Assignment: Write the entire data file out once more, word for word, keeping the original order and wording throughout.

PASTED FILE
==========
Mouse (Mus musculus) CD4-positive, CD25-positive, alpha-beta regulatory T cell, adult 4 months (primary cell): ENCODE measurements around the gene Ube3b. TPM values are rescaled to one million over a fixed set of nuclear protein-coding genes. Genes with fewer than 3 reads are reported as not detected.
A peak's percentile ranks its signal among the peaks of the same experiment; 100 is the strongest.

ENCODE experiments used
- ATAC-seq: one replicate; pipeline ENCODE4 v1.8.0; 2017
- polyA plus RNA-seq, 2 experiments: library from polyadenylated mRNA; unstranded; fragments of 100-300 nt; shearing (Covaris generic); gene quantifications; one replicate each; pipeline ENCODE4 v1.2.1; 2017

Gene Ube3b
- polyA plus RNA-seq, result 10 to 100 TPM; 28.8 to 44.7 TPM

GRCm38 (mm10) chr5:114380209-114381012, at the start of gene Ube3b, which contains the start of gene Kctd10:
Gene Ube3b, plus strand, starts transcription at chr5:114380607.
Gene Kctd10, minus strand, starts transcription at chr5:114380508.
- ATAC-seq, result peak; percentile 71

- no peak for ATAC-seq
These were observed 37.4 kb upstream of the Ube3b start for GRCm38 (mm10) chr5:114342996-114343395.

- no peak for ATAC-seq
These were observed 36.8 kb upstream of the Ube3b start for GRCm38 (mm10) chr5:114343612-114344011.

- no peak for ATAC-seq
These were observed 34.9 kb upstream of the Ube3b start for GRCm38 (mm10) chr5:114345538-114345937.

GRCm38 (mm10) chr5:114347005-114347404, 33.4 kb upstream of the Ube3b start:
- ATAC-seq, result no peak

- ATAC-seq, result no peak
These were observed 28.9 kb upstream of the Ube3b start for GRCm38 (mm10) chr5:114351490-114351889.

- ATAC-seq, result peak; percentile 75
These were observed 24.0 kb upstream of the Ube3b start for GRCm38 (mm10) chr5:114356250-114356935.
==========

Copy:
Mouse (Mus musculus) CD4-positive, CD25-positive, alpha-beta regulatory T cell, adult 4 months (primary cell): ENCODE measurements around the gene Ube3b. TPM values are rescaled to one million over a fixed set of nuclear protein-coding genes. Genes with fewer than 3 reads are reported as not detected.
A peak's percentile ranks its signal among the peaks of the same experiment; 100 is the strongest.

ENCODE experiments used
- ATAC-seq: one replicate; pipeline ENCODE4 v1.8.0; 2017
- polyA plus RNA-seq, 2 experiments: library from polyadenylated mRNA; unstranded; fragments of 100-300 nt; shearing (Covaris generic); gene quantifications; one replicate each; pipeline ENCODE4 v1.2.1; 2017

Gene Ube3b
- polyA plus RNA-seq, result 10 to 100 TPM; 28.8 to 44.7 TPM

GRCm38 (mm10) chr5:114380209-114381012, at the start of gene Ube3b, which contains the start of gene Kctd10:
Gene Ube3b, plus strand, starts transcription at chr5:114380607.
Gene Kctd10, minus strand, starts transcription at chr5:114380508.
- ATAC-seq, result peak; percentile 71

- no peak for ATAC-seq
These were observed 37.4 kb upstream of the Ube3b start for GRCm38 (mm10) chr5:114342996-114343395.

- no peak for ATAC-seq
These were observed 36.8 kb upstream of the Ube3b start for GRCm38 (mm10) chr5:114343612-114344011.

- no peak for ATAC-seq
These were observed 34.9 kb upstream of the Ube3b start for GRCm38 (mm10) chr5:114345538-114345937.

GRCm38 (mm10) chr5:114347005-114347404, 33.4 kb upstream of the Ube3b start:
- ATAC-seq, result no peak

- ATAC-seq, result no peak
These were observed 28.9 kb upstream of the Ube3b start for GRCm38 (mm10) chr5:114351490-114351889.

- ATAC-seq, result peak; percentile 75
These were observed 24.0 kb upstream of the Ube3b start for GRCm38 (mm10) chr5:114356250-114356935.